WHAT YOU NEED TO KNOW
CMMC Qualifications & Compliance
The Cybersecurity Maturity Model Certification (CMMC) came onto the IT security stage in January of 2020, introducing new standards of accountability and security. CMMC is built upon pre-existing standards like the Defense Federal Acquisition Regulation Supplement (DFARS) and National Institute of Standards and Technology (NIST) frameworks.
Unlike DFARS, however, CMMC is strictly enforced and requires every defense contractor and subcontractor to be audited and certified by a third-party auditor (3PAO). Holding the CMMC will enable you to bid and hopefully win DOD contracts, but without the certification, you will either be ineligible or forfeit part of a contract award!
CMMC is broken into five maturity levels. If you even remotely met the standards set forth in DFARS or NIST 800-171, you should easily meet the procedural and process requirements of Level 1. However, meeting higher-level requirements may be challenging depending on your organizational maturity.
The first step to getting your CMMC is knowing exactly how CMMC will affect your organization.
Who needs a CMMC? And if I don’t handle controlled unclassified information (CUI) do I really need a certification?
If you currently hold a DOD contract or are planning to bid a contract (and win), you’ll need your CMMC. “But my company is only supplying snacks for vending machines!” You still need a CMMC. It applies to every direct contractor and all subcontractors to that firm. There are over 300,000 companies that make up the Defense Industrial Base (DIB), and all 300,000 will need to hold a minimum of Level 1 CMMC.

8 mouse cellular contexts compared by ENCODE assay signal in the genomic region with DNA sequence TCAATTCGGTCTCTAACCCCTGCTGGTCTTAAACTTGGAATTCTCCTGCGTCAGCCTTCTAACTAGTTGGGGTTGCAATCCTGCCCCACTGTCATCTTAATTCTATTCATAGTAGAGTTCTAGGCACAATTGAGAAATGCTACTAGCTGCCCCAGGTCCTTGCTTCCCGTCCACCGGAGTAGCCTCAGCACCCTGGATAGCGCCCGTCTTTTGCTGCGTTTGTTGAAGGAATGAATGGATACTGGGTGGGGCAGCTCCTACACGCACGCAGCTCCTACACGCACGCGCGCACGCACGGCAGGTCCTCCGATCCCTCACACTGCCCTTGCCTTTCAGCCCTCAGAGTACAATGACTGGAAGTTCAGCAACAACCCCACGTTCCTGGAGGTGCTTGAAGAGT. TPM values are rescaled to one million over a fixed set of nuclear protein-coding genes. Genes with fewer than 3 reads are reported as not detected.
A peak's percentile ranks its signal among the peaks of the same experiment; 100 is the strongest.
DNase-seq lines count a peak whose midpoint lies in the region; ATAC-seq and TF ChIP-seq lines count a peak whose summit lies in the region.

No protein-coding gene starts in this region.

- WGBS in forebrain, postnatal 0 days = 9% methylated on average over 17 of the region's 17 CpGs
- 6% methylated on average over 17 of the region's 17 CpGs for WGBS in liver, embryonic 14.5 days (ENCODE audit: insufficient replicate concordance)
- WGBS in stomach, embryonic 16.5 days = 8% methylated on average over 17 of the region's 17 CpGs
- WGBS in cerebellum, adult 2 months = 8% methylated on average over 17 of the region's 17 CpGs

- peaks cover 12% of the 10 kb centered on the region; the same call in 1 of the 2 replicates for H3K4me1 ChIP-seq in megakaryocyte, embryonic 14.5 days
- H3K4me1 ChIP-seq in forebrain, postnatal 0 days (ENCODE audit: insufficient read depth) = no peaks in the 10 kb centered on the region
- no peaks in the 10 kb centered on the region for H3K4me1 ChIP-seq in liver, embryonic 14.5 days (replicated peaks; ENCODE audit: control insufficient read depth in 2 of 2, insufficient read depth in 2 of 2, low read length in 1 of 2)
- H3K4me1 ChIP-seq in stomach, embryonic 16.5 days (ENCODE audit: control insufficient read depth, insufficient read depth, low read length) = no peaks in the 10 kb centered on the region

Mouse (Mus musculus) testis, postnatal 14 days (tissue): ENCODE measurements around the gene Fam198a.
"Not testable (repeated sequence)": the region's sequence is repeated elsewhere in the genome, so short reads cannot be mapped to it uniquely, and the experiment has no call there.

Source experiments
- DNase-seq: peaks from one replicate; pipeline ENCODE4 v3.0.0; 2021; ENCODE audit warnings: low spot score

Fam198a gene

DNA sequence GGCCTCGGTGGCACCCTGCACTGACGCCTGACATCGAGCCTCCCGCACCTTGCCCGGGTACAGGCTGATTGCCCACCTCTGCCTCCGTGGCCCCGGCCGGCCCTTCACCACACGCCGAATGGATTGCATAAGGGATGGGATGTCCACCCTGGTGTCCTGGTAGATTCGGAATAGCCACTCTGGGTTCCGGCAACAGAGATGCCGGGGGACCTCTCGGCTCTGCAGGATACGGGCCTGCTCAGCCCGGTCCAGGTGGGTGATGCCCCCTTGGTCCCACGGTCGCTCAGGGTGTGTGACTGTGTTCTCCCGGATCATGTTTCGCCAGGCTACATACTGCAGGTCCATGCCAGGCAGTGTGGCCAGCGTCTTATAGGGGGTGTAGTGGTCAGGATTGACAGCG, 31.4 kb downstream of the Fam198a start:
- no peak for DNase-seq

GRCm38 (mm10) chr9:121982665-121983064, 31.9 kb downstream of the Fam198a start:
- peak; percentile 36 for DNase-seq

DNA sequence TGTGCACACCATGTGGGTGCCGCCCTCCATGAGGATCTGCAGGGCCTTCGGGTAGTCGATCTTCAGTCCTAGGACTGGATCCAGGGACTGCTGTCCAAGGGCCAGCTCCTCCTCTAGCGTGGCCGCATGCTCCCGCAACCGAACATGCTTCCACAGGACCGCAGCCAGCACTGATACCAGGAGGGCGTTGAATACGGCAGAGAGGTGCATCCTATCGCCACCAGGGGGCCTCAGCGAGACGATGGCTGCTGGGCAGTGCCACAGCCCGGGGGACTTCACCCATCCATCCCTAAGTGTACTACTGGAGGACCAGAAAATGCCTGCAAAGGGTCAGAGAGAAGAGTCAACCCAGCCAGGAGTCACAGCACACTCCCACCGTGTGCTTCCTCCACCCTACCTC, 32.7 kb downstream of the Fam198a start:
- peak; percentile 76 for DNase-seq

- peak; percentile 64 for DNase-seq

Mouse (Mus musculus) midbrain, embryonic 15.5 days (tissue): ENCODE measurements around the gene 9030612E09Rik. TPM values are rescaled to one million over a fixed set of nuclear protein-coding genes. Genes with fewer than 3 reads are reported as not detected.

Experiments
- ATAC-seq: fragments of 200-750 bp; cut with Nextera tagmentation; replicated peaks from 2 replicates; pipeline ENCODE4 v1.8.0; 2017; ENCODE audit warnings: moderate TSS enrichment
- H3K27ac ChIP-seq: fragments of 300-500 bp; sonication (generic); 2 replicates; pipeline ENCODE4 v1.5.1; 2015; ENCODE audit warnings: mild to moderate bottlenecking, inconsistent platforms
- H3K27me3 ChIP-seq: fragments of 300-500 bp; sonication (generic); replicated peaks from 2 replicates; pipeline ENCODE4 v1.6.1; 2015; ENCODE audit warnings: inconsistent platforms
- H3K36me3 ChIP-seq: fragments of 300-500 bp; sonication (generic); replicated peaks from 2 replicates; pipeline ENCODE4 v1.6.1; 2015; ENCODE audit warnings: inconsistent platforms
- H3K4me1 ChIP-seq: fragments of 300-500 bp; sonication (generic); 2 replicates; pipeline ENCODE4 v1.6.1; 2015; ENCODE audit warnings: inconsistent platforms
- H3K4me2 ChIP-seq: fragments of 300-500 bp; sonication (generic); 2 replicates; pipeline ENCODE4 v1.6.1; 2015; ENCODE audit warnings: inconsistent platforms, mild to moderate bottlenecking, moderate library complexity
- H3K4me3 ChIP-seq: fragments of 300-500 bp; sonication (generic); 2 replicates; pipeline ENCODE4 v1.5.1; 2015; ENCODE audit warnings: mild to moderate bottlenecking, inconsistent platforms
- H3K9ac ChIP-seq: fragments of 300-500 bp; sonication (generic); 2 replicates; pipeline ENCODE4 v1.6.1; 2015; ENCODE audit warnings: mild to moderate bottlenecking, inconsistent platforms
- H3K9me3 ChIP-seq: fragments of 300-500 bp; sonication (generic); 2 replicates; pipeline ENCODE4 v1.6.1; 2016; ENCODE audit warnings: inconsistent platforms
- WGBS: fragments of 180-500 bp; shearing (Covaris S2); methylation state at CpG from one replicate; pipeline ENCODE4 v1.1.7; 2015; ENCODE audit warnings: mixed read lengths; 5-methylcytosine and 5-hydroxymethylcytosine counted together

Before hiring an outside C3PAO, you should do a self-assessment to determine if you are meeting Level 1. Level 1 consists of 17 controls and parallels the DFAR 52.204-21 requirements, which all federal contractors must meet. It represents basic cyber hygiene and the minimum standards any contractor should have already deployed. While Emeritus is not a C3PAO, we provide services to assess against the stated controls.
Simply put, it’s good for the industry. The DoD needed a streamlined way to assess and enhance the cybersecurity posture of its contractors and subcontractors in the DIB. The CMMC is intended to serve as a verification mechanism, ensuring appropriate levels of cybersecurity practices and processes are in place. Furthermore, CMMC ensures basic cyber hygiene and protects CUI that resides on the Department’s industry partners’ networks.
As a DoD supplier, you most likely hold or create government data like Federal Contract Information (FCI). There is a good chance you hold CUI too. If you store, process, or transmit CUI, you will need at least Level 3 certification. Also, if you hold or export controlled (i.e. ITAR) data, that is considered CUI and it will be subject to at least Level 3 requirements as well as additional ITAR-related data sovereignty rules.
It does not replace DFARS or NIST 800-171. CMMC builds upon these standards by clarifying some controls and adding additional requirements around practices and process.